There are some coding practices which likely arise from a good intent, but sometimes feel misplaced. For example, the "only one return from a function" tends to make code more complex and harder to read, instead of easier, ever if it theoretically makes debugging easier. I can at least understand the intent and reasoning behind it, even if I don't like it.

Danny D's former co-worker had their own little rules. Specifically, sometimes when you write an if statement, you definitely need an else. Other times, you don't. That's confusing, because you have to make a choice. Instead of making a choice, just always use an else. Always.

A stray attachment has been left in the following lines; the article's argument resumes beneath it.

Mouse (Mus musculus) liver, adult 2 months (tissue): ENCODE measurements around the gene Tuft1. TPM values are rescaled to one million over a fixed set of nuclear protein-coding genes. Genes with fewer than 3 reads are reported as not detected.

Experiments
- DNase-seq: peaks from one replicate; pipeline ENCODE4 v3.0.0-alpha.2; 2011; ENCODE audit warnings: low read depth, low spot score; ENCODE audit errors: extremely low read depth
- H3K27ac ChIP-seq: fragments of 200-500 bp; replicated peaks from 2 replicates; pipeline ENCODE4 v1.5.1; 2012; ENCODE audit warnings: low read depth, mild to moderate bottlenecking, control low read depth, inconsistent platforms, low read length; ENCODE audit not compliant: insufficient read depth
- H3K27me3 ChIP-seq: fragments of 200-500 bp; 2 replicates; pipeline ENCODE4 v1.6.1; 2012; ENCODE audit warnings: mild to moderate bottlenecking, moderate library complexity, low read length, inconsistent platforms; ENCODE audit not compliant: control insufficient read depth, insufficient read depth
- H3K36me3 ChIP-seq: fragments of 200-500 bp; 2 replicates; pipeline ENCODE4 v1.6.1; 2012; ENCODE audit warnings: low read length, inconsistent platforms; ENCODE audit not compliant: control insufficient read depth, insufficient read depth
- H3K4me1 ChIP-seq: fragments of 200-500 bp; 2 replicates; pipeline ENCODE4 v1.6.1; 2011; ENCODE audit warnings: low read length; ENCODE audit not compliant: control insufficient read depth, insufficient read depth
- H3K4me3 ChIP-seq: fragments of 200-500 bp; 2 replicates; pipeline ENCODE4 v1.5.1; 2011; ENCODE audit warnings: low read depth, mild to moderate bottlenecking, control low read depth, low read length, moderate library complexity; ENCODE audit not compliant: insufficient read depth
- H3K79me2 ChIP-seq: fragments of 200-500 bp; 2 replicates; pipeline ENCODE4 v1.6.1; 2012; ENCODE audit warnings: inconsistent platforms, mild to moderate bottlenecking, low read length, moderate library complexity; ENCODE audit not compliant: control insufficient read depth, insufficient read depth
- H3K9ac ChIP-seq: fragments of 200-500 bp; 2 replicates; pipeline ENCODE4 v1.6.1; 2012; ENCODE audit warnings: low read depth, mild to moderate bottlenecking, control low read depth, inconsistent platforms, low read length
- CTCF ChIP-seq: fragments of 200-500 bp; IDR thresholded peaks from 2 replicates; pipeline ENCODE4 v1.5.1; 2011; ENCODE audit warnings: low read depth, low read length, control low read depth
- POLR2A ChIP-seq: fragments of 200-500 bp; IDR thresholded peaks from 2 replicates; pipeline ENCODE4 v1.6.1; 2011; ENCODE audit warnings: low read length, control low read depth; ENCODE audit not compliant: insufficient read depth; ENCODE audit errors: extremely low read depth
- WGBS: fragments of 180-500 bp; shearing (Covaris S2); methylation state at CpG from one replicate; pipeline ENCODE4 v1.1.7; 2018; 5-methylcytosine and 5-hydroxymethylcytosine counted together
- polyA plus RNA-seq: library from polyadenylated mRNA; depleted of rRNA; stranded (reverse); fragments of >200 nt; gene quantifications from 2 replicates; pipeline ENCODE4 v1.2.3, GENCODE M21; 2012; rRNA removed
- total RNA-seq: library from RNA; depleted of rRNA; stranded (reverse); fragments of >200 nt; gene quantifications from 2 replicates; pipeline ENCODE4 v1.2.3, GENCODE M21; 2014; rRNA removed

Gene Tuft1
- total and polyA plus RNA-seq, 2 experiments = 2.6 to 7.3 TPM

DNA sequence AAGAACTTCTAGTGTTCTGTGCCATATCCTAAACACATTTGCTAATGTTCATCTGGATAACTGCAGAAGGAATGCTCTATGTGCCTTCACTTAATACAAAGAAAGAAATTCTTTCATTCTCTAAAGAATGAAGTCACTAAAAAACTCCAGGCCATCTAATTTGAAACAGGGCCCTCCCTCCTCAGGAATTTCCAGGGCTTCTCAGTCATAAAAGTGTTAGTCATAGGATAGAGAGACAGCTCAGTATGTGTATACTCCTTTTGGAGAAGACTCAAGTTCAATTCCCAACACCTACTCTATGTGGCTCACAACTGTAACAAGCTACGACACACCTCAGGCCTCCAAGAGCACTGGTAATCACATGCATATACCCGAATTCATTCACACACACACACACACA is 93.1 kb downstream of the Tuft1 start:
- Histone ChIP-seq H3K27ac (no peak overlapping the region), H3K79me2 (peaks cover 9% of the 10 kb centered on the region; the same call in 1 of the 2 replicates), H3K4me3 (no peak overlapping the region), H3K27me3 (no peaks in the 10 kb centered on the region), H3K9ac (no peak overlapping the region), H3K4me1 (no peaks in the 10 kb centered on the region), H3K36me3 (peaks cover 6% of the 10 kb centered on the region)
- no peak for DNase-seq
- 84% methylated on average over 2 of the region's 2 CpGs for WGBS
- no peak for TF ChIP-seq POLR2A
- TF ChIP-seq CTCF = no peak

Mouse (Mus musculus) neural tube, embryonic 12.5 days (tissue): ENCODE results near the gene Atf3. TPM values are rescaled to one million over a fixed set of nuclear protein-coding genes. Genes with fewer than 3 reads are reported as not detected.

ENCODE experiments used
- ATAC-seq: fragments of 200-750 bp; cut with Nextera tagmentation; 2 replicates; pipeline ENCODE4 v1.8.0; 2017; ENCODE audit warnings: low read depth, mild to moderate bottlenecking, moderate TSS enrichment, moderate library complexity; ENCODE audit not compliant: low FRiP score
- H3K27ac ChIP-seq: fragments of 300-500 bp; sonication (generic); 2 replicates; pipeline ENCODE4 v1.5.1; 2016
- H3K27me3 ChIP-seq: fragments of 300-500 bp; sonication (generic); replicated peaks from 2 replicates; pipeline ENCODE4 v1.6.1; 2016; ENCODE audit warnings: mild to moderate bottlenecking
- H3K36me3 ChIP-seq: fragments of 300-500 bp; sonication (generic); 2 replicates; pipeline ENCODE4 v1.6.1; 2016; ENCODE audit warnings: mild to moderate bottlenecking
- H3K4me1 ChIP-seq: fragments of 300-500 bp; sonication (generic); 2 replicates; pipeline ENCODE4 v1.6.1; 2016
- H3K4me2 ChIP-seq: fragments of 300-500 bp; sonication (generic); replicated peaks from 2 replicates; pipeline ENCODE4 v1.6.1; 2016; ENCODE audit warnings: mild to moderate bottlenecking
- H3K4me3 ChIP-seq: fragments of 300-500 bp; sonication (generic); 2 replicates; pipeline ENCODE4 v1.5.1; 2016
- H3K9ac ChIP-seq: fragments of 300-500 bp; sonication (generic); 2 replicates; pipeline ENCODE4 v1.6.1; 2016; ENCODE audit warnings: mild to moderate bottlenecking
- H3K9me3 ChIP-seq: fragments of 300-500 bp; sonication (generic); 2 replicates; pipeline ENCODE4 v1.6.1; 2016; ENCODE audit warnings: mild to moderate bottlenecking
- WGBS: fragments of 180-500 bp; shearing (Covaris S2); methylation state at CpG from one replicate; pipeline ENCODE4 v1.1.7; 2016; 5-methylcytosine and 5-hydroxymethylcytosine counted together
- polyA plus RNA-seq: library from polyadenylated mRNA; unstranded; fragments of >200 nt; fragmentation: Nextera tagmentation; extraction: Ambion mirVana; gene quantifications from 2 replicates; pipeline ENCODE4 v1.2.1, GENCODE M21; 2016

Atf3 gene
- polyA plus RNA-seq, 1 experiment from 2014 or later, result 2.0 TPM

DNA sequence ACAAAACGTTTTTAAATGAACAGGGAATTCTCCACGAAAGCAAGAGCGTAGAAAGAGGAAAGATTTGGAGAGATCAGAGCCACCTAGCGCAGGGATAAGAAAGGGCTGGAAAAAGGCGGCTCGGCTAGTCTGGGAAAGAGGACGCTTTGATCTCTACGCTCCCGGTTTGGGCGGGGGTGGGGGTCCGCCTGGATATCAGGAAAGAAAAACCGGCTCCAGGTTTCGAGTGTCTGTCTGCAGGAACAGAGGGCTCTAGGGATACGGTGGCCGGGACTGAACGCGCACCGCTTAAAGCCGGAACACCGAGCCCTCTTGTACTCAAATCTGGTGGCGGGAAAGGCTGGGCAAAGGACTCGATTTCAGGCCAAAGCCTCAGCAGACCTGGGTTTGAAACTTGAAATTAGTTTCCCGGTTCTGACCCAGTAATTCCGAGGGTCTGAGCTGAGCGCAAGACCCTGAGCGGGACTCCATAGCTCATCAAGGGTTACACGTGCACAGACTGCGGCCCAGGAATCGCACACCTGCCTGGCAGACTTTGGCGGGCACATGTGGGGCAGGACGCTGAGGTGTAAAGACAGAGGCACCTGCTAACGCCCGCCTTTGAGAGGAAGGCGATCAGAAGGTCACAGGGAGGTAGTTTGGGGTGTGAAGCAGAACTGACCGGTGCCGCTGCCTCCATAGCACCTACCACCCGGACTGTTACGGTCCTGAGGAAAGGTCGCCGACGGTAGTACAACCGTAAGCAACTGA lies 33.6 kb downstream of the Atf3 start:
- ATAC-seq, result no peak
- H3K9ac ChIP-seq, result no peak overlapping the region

if (!(tf.getType() == matchingTimeframe.getType() && StringUtils.equals(tf.getParameter(), matchingTimeframe.getParameter()))) { .... } else { // we are still good }

Of course, you need to include a comment to explain what condition the else represents. On every if-statement in the application. Even- no especially the ones with a somewhat confusing to read negation test, like we see here. We are still good. We are still good.

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